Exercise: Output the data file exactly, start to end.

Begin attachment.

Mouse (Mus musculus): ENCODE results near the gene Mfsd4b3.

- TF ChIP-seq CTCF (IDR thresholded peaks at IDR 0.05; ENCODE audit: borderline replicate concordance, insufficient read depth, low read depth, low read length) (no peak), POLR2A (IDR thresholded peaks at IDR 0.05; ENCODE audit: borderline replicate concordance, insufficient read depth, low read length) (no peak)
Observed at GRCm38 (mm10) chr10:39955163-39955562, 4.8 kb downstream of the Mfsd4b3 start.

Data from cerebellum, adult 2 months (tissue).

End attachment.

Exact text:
Mouse (Mus musculus): ENCODE results near the gene Mfsd4b3.

- TF ChIP-seq CTCF (IDR thresholded peaks at IDR 0.05; ENCODE audit: borderline replicate concordance, insufficient read depth, low read depth, low read length) (no peak), POLR2A (IDR thresholded peaks at IDR 0.05; ENCODE audit: borderline replicate concordance, insufficient read depth, low read length) (no peak)
Observed at GRCm38 (mm10) chr10:39955163-39955562, 4.8 kb downstream of the Mfsd4b3 start.

Data from cerebellum, adult 2 months (tissue).